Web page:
‘Nowadays, the girls have vast boobs and skinny bodies and parade around half-naked,’ said Ms Cooper.

‘In my day, we would call those girls trollops. The industry’s become mucky. At least I am maintaining standards. I always dress elegantly and my clients are gentlemen.’

Wednesday, February 23, 2011

The most famous picture of all time?

Another "on this day in history."  I seem to be doing these a lot!

On February 23, 1945, on an unusually flat and featureless volcanic island in the western Pacific, one of the most iconic and easily identifiable photos in history was taken.  The US invasion of Iwo Jima, which lasted from Feb. 19 to March 26, marked the first time that US forces had assaulted one of the Japanese home islands, and it was also the only US Marine battle in which overall US casualties exceeded those of the Japanese, although Japanese combat deaths numbered three times those of the US (really because the vast majority of Japanese fought to the death).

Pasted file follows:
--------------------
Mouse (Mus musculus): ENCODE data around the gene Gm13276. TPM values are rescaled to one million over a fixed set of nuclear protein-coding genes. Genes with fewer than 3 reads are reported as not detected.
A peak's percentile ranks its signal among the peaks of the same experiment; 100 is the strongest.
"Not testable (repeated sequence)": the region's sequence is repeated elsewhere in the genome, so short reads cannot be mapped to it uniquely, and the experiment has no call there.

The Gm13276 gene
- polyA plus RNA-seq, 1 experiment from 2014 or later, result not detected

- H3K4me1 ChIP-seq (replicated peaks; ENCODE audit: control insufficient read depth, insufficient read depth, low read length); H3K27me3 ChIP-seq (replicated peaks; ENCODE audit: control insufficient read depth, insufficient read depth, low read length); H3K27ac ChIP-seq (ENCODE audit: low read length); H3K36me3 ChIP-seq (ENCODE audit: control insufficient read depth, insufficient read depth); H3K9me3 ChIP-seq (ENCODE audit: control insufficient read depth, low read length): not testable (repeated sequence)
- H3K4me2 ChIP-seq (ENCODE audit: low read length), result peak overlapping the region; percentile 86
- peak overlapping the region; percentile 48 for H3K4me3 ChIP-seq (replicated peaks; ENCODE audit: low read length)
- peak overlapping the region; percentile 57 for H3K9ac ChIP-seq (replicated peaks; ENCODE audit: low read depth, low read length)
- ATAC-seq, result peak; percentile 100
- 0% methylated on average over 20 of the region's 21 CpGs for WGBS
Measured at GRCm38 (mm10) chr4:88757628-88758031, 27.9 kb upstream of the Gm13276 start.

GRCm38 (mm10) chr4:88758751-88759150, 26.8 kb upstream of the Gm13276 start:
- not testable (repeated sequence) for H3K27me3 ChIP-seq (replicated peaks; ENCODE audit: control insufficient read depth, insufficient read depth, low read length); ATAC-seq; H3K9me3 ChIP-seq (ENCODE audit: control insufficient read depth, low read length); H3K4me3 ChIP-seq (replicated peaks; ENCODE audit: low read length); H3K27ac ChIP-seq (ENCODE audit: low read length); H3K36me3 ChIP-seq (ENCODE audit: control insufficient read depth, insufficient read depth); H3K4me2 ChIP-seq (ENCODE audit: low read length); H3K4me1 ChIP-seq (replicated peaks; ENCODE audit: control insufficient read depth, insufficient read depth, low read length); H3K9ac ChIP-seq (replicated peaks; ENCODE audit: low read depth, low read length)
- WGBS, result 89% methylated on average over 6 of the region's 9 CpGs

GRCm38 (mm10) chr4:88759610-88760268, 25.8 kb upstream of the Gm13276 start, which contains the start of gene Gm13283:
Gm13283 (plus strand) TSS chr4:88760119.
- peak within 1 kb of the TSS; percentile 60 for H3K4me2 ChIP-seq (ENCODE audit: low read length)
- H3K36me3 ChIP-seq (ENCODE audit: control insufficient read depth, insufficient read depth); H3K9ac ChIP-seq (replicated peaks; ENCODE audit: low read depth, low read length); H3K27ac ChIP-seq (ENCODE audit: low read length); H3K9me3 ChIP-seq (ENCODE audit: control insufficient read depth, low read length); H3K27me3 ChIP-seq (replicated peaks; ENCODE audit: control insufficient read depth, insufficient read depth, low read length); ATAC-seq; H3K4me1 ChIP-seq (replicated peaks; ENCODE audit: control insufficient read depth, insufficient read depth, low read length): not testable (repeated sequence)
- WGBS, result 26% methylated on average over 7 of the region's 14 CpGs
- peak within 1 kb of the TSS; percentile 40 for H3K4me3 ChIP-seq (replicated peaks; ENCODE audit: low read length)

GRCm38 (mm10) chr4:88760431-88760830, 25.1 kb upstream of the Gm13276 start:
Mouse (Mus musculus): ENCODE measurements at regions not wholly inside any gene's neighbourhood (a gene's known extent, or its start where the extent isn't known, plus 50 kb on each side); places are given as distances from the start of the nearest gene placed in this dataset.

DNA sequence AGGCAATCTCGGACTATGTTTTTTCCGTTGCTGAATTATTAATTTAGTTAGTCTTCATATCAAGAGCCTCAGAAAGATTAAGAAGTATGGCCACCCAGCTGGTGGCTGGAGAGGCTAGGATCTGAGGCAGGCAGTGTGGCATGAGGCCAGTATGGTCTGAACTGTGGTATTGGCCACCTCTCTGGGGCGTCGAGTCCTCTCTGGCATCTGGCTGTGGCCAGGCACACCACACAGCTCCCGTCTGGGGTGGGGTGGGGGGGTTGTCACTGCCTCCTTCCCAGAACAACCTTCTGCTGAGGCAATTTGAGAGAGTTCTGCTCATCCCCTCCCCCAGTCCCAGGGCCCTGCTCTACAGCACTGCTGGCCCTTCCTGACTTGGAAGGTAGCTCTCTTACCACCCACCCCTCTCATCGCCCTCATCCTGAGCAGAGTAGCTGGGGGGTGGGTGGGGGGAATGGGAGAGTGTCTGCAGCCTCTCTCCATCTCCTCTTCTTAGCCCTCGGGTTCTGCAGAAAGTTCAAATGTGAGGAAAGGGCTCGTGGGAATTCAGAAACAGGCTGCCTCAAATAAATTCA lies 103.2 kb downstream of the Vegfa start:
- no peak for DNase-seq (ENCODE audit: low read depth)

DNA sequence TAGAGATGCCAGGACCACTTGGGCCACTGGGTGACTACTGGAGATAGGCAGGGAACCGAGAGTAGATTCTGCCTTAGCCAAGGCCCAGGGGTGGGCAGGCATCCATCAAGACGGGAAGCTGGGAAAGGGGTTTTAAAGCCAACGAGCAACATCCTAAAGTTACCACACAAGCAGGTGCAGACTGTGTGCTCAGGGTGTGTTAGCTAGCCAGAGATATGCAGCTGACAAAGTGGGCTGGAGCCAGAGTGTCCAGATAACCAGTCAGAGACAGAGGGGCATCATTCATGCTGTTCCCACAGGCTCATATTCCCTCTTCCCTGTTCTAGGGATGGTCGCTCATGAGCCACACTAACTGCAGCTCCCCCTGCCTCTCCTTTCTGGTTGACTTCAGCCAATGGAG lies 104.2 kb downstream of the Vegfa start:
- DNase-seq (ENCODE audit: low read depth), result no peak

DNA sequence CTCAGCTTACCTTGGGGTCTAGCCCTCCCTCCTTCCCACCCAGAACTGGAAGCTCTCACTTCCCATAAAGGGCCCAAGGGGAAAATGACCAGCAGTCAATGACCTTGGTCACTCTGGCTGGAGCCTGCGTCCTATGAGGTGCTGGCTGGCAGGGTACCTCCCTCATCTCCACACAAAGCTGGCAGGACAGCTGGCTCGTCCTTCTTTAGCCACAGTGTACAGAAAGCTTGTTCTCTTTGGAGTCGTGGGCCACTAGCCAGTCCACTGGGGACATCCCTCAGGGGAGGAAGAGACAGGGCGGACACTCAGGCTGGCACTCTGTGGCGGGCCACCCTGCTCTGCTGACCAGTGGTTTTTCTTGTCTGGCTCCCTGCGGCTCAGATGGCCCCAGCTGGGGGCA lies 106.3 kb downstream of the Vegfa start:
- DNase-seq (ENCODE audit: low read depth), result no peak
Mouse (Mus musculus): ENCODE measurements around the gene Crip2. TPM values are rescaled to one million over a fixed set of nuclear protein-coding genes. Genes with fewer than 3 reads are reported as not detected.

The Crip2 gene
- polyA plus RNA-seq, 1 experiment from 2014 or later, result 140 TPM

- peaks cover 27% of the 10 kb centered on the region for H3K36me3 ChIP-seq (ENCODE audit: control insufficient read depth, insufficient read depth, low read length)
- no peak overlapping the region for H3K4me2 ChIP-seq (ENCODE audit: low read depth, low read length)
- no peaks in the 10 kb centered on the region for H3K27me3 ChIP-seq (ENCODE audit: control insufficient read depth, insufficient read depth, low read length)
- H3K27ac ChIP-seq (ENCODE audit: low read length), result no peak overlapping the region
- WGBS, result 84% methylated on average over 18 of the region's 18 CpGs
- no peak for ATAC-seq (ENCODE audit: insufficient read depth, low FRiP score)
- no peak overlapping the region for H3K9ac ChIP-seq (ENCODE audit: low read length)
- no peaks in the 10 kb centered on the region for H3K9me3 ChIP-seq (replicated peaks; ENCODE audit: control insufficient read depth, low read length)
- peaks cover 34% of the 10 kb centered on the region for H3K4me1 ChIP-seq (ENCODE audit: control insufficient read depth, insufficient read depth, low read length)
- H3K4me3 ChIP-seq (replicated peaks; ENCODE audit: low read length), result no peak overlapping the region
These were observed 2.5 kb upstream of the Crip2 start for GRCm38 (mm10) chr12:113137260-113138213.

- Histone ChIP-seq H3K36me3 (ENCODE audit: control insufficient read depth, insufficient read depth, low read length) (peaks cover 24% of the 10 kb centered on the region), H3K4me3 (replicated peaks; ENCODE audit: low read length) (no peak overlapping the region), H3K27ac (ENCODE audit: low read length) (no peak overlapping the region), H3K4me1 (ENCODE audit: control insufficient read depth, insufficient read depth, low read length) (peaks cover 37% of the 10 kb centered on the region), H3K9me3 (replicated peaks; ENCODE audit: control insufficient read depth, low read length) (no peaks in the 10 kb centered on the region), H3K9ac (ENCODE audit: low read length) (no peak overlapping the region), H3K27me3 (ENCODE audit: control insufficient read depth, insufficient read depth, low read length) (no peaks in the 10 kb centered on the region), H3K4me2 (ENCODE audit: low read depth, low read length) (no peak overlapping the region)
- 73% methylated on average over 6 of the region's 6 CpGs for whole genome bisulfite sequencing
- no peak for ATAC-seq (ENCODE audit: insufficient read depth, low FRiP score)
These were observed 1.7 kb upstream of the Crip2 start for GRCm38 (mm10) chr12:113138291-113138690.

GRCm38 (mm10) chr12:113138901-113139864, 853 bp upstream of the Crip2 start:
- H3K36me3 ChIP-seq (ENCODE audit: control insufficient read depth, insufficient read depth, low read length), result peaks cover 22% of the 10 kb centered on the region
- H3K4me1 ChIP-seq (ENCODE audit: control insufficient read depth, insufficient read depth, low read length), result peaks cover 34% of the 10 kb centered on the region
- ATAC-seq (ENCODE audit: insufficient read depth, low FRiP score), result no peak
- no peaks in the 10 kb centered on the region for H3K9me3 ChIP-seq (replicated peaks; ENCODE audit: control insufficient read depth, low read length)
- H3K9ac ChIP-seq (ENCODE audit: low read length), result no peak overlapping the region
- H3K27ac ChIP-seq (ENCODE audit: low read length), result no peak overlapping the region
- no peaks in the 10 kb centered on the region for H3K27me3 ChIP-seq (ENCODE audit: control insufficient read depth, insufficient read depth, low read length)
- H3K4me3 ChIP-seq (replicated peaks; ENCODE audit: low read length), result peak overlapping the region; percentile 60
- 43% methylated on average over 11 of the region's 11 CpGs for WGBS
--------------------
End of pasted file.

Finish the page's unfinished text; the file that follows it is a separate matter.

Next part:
Mount Suribachi, as the dominant geographical feature of Iwo Jima, was one of the most tactically important locations on the island, and so the American forces had placed a priority on capturing the peak.  Four days of hellish fighting after the first of 30,000 Marines hit the beaches, Suribachi was finally in American hands, and a patrol was sent to the top with orders to raise a flag.  That patrol reached the top with no enemy resistance, and so raised the American flag.  This flag, however, was too small to be easily seen from the nearby beaches, and besides, the Secretary of the Navy, James Forrestal, who happened to be coming ashore when it was raised, thought that it would make a nice souvenir.  

So, a second patrol was sent to the top with a larger flag, and AP photographer Joe Rosenthal, having heard about the first flag raising, hurried to the top of Suribachi.  On the way up, he was told that the flag had already been raised, but he continued to the summit to grab a shot of the flag flying.  Once on the summit, he found a group of Marines (and a Navy corpsman) attaching a larger flag to a length of pipe, and another group of Marines nearby ready to lower the smaller flag as the larger one was raised.